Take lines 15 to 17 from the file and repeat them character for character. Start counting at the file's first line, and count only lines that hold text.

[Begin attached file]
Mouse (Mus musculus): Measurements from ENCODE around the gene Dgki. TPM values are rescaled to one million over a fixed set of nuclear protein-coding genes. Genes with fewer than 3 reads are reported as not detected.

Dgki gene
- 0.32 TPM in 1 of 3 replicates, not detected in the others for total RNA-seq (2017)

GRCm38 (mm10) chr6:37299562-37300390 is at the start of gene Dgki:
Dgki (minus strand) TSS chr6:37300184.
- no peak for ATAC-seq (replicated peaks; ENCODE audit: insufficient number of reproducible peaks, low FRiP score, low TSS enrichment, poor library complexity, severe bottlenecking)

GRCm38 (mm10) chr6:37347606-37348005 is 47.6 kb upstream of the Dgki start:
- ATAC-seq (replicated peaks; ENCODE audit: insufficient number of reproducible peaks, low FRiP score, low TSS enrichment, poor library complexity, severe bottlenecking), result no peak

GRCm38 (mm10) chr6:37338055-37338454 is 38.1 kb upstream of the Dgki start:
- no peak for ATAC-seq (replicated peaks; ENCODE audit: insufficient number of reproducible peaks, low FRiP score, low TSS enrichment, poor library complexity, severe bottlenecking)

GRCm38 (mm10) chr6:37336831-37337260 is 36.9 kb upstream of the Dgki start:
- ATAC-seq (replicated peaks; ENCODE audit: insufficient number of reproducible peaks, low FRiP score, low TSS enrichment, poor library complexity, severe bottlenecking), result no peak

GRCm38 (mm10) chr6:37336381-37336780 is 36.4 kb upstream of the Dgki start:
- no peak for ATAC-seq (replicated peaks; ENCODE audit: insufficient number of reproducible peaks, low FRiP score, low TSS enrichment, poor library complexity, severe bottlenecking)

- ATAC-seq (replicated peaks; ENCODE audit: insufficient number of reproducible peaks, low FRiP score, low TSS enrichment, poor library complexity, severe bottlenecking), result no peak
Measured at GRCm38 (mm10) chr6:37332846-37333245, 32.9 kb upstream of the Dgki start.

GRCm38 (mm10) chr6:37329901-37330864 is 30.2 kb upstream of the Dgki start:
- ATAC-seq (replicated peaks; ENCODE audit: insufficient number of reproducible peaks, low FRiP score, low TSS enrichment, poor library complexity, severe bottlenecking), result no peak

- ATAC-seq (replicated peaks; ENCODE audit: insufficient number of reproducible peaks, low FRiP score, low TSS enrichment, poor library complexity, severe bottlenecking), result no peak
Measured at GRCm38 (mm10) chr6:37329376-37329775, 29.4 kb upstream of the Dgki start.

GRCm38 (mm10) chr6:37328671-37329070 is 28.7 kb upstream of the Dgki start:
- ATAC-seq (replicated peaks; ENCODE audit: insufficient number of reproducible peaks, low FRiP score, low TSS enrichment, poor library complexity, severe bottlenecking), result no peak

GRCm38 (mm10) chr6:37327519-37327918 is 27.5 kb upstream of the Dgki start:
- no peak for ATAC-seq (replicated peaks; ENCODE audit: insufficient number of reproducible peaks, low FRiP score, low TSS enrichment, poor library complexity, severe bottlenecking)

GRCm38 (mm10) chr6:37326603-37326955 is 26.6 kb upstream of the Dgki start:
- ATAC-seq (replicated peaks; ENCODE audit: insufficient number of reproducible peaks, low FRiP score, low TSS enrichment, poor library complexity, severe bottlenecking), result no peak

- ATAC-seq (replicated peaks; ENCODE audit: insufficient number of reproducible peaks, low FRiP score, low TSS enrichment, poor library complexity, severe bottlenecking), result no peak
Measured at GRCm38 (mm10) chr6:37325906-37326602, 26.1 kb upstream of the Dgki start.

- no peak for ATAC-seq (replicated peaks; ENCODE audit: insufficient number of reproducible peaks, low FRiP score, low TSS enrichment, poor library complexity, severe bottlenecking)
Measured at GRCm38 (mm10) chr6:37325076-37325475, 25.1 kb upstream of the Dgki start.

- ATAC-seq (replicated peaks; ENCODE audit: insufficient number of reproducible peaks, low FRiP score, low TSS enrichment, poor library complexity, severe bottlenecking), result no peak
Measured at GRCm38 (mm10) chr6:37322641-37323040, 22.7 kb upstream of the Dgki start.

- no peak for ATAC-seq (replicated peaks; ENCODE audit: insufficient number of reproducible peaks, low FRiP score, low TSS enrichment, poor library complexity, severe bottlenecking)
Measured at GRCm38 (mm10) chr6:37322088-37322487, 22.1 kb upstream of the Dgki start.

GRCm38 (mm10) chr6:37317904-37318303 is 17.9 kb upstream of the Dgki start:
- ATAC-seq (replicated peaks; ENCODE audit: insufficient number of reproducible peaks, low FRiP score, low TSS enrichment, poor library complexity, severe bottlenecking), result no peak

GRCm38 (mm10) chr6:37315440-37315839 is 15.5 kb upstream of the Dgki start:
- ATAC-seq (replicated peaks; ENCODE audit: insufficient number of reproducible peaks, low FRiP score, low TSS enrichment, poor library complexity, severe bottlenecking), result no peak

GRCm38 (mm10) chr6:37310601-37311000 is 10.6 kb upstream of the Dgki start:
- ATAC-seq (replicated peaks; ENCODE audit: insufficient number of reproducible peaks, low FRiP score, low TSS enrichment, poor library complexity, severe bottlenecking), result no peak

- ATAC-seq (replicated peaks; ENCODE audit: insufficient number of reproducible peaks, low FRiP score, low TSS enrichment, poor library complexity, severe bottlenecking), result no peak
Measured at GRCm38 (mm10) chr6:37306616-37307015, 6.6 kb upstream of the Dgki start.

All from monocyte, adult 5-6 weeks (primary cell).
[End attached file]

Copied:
- ATAC-seq (replicated peaks; ENCODE audit: insufficient number of reproducible peaks, low FRiP score, low TSS enrichment, poor library complexity, severe bottlenecking), result no peak
Measured at GRCm38 (mm10) chr6:37332846-37333245, 32.9 kb upstream of the Dgki start.

GRCm38 (mm10) chr6:37329901-37330864 is 30.2 kb upstream of the Dgki start: